An MP has called for a change in the law after an abusive husband inherited his wife’s estate despite an inquest linking her suicide to domestic violence.
Florence Eshalomi, the Labour MP for Vauxhall in south London, said there was a clear “hole in the law” when the husband, who was also convicted of attacking her, could benefit.
The case was raised with Eshalomi by the woman’s son, one of her constituents, who discovered his mother on the day after she killed herself.
The 29-year-old, who asked that neither he nor his family members be named, said: “You would think that if one court finds you guilty of domestic violence and another court links your violence to a death, there might be some consequences. Not for my stepdad… he is set to inherit close to £1m.
“Putting aside the fact that he contributed nothing to their marriage – my mum owned her house outright before meeting him and earned her pension and savings through years in the NHS – how can it be right that her abuser benefits financially at all?
“I can’t put into words how angry I am. Not only has he taken my mum from my brother and me but he has insulted her memory by trampling all over her very clearly documented wishes.”
His mother, a GP, married her second husband in July 2012. In August 2019, while on holiday in France, he attacked her, punching her in the head and pressing his thumbs into her cheekbones.
She left him afterwards, taking out a non-molestation order and occupation order, prohibiting contact. But having previously had severe depression, she had a relapse, as well as panic attacks, and in June last year, aged 56, she killed herself.
At an inquest in November last year, the senior coroner Dr Fiona Wilcox concluded: “She took her own life while suffering anxiety precipitated by a domestic violence incident.”
The woman’s husband was originally due to stand trial in France for domestic violence in March last year but was eventually convicted a year later after it was delayed because of Covid. His estranged wife rewrote her will, leaving everything to her sons but it was deemed invalid, because it was only witnessed by one person.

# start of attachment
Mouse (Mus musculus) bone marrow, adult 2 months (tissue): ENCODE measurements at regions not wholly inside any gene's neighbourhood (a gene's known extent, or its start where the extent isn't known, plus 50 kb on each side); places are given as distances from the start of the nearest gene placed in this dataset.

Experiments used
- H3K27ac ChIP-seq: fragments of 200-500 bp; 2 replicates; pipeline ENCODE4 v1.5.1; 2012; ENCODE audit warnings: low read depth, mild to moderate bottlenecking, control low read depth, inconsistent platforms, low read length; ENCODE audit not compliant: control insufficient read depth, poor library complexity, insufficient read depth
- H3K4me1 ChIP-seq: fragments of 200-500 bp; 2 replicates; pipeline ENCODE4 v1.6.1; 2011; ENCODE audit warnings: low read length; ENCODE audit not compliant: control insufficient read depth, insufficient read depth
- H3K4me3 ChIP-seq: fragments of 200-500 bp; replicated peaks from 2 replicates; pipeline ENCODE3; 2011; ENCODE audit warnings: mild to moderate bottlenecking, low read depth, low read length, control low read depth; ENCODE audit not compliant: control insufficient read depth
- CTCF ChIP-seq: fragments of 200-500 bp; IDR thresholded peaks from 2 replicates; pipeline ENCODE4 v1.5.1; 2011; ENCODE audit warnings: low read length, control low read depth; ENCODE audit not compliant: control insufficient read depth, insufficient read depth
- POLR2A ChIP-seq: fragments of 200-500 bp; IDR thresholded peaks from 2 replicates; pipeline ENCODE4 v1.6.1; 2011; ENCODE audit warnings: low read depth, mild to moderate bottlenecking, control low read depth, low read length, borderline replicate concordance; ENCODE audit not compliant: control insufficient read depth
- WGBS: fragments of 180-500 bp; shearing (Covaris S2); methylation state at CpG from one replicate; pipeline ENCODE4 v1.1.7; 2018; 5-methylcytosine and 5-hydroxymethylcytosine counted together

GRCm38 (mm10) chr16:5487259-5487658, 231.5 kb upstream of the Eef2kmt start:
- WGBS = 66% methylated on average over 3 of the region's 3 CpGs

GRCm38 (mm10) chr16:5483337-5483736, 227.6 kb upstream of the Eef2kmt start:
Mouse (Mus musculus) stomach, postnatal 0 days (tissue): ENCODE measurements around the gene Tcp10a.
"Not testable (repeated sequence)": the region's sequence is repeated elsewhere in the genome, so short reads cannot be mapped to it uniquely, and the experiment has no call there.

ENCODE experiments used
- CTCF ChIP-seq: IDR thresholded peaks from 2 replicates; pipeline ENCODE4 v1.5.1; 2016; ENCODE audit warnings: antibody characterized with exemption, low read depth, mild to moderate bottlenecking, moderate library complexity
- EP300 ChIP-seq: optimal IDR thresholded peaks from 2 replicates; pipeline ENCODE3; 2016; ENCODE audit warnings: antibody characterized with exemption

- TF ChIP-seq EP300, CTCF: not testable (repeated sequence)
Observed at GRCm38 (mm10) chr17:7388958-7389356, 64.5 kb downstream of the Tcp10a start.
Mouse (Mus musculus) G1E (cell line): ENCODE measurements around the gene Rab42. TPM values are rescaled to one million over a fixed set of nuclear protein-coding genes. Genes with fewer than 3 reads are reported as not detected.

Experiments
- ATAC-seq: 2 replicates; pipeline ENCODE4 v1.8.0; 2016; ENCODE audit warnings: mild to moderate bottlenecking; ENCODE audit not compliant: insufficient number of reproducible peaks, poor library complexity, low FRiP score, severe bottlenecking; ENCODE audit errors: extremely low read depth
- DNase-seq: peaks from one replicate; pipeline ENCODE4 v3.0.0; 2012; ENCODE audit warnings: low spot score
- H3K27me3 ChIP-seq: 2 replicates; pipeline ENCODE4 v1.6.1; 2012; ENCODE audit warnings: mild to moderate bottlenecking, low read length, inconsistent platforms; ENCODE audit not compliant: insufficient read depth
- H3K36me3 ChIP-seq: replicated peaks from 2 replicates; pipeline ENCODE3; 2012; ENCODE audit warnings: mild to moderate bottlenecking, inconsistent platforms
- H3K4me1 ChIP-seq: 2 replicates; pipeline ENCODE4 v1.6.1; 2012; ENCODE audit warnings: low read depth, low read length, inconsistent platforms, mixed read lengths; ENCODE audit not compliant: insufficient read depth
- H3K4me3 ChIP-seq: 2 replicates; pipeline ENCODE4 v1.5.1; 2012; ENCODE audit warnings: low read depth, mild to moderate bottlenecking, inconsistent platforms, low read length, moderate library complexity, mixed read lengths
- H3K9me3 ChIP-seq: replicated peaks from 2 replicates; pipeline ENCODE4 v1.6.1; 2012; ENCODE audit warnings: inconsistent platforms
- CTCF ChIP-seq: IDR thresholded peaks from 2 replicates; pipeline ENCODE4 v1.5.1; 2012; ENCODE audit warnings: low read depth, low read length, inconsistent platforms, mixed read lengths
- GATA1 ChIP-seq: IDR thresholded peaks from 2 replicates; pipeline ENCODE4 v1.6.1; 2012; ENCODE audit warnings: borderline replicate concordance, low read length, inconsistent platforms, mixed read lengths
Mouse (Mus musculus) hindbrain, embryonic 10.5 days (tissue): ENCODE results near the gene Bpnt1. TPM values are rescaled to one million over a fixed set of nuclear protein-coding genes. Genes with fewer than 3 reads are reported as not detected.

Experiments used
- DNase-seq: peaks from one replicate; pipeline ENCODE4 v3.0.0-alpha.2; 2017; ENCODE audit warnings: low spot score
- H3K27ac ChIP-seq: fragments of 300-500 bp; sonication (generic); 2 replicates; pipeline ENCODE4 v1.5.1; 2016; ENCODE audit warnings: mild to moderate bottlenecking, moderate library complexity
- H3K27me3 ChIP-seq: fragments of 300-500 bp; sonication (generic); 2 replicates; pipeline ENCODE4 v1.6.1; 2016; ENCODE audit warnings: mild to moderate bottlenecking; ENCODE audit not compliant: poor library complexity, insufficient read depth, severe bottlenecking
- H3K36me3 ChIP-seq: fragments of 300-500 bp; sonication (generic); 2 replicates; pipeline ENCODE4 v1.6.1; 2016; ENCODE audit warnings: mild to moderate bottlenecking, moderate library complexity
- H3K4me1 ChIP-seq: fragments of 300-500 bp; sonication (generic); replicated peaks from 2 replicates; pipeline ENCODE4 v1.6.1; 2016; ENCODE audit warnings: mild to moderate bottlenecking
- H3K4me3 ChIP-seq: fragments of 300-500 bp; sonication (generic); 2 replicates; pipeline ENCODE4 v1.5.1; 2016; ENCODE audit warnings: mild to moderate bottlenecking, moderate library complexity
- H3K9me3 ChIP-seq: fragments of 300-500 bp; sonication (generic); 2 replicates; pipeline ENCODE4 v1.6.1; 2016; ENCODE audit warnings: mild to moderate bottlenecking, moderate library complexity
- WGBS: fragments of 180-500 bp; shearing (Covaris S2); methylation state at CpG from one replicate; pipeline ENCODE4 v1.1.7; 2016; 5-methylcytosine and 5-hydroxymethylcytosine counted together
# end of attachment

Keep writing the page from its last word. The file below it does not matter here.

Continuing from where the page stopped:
Eshalomi, who, with her constituent, is meeting Boris Johnson next month to discuss the issue, said in relying on victims to disinherit an abusive partner, the law failed to recognise the severe mental health impacts domestic abuse could have.
She said: “There is already precedent for this in murder cases, where the ‘forfeiture rule’ prevents killers from inheriting from those they murder by default.
“An extension of this to cases of abuse where this is found to be a contributing factor in the victim’s death would close the loophole that my constituent and his family have fallen foul of. We must ensure this is never allowed to happen to anybody else.”
She said since raising it at prime minister’s questions she had been contacted by several others who had been similarly affected.
Her constituent said: “If you are violent to your partner you have broken the terms of your marriage. As a result, all legal benefits of marriage should be automatically revoked, and that includes the right to inherit.”
In the UK, Samaritans can be contacted on 116 123 and the domestic violence helpline is on 0808 2000 247. In Australia, the crisis support service Lifeline is on 13 11 14 and the national family violence counselling service is on 1800 737 732. In the US, the suicide prevention lifeline is 1-800-273-8255 and the domestic Violence hotline is 1-800-799-SAFE (7233). Other international helplines can be found at www.befrienders.org